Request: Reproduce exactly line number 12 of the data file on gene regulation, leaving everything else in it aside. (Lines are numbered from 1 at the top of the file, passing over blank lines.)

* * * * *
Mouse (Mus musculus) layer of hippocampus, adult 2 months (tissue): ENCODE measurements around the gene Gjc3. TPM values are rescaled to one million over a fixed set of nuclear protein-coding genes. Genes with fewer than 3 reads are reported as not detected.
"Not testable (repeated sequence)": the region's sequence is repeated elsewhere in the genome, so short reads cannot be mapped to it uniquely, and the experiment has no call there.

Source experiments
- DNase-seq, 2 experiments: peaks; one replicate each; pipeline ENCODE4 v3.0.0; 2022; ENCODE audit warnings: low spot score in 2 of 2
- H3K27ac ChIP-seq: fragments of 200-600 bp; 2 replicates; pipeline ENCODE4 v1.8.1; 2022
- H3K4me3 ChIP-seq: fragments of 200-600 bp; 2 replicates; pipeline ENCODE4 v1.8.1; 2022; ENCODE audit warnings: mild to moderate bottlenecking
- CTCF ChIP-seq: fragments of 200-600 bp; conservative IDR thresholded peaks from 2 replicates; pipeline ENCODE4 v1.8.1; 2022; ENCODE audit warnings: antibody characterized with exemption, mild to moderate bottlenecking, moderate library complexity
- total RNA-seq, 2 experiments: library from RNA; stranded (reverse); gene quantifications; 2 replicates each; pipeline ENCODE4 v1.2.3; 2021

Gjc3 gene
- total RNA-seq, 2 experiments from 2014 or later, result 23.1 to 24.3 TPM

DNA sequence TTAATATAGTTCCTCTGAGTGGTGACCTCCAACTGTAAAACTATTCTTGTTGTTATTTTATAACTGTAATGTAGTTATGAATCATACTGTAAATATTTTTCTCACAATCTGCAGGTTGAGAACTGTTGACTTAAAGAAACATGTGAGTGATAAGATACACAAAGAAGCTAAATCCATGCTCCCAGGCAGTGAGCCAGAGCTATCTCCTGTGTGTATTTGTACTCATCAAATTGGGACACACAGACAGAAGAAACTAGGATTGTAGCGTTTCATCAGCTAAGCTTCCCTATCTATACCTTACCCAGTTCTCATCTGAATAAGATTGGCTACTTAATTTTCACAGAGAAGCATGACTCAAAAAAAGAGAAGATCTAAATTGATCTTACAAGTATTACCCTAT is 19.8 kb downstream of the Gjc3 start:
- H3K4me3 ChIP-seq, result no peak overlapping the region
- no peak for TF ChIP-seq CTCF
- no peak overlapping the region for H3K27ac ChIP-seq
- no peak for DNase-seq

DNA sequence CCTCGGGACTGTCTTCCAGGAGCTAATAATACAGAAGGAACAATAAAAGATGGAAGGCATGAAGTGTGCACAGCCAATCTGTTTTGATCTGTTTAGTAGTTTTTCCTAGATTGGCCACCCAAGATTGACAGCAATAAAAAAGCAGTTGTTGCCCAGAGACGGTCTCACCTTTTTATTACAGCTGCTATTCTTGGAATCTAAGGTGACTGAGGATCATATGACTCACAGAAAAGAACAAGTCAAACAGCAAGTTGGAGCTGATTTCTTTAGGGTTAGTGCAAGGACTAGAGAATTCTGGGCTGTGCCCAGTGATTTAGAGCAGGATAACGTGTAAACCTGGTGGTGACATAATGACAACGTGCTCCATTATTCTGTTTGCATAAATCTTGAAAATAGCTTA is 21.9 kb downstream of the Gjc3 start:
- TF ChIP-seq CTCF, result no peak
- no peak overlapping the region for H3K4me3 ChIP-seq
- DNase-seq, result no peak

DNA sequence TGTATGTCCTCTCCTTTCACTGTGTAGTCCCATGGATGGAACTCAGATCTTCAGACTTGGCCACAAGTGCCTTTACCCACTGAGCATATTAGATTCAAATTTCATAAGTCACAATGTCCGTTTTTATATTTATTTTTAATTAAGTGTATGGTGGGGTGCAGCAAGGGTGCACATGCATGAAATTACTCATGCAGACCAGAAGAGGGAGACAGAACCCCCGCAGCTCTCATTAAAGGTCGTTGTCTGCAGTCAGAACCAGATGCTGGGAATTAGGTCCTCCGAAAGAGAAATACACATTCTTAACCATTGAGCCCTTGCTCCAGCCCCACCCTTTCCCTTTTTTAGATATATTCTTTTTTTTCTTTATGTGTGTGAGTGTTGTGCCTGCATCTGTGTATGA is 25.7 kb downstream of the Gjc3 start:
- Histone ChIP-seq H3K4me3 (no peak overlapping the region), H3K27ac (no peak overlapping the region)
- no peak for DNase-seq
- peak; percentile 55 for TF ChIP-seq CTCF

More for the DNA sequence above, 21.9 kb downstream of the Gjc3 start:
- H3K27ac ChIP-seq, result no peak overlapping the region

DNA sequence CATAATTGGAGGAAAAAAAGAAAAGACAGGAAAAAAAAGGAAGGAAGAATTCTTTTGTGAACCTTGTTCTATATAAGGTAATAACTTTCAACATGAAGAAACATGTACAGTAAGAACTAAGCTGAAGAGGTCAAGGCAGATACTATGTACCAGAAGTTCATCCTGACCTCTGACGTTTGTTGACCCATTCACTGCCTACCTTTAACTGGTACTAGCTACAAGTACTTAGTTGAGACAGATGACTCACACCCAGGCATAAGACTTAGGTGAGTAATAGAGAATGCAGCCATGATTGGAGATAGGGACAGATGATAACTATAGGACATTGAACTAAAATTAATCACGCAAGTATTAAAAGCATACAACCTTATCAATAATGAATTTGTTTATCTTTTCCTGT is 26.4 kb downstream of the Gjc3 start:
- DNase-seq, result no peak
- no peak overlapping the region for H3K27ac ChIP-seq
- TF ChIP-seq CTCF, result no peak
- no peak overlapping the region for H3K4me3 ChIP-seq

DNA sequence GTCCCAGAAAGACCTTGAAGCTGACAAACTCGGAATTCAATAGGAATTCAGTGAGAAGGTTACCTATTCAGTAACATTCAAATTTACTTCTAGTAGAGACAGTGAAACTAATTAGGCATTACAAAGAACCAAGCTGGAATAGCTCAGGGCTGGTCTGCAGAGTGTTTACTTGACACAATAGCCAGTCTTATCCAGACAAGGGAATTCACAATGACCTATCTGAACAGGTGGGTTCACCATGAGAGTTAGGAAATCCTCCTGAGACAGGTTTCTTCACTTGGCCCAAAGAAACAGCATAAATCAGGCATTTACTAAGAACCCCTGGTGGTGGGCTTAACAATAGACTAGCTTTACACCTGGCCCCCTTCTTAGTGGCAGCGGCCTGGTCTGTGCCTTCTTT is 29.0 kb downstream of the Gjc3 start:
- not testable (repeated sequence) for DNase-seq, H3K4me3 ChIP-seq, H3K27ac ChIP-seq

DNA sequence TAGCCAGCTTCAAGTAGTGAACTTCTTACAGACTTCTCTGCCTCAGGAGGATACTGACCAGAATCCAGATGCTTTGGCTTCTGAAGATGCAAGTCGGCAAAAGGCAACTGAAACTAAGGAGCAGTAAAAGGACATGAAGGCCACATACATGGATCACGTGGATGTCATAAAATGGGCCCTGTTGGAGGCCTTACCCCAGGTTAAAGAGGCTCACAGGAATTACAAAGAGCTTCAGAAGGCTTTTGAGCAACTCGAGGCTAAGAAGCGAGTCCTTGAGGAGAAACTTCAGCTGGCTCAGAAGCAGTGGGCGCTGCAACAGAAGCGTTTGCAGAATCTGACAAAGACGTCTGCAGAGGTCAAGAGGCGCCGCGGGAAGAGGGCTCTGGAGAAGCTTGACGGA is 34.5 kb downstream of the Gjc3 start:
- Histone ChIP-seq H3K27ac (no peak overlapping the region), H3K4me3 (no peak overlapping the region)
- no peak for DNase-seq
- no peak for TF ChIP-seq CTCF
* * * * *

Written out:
- H3K4me3 ChIP-seq, result no peak overlapping the region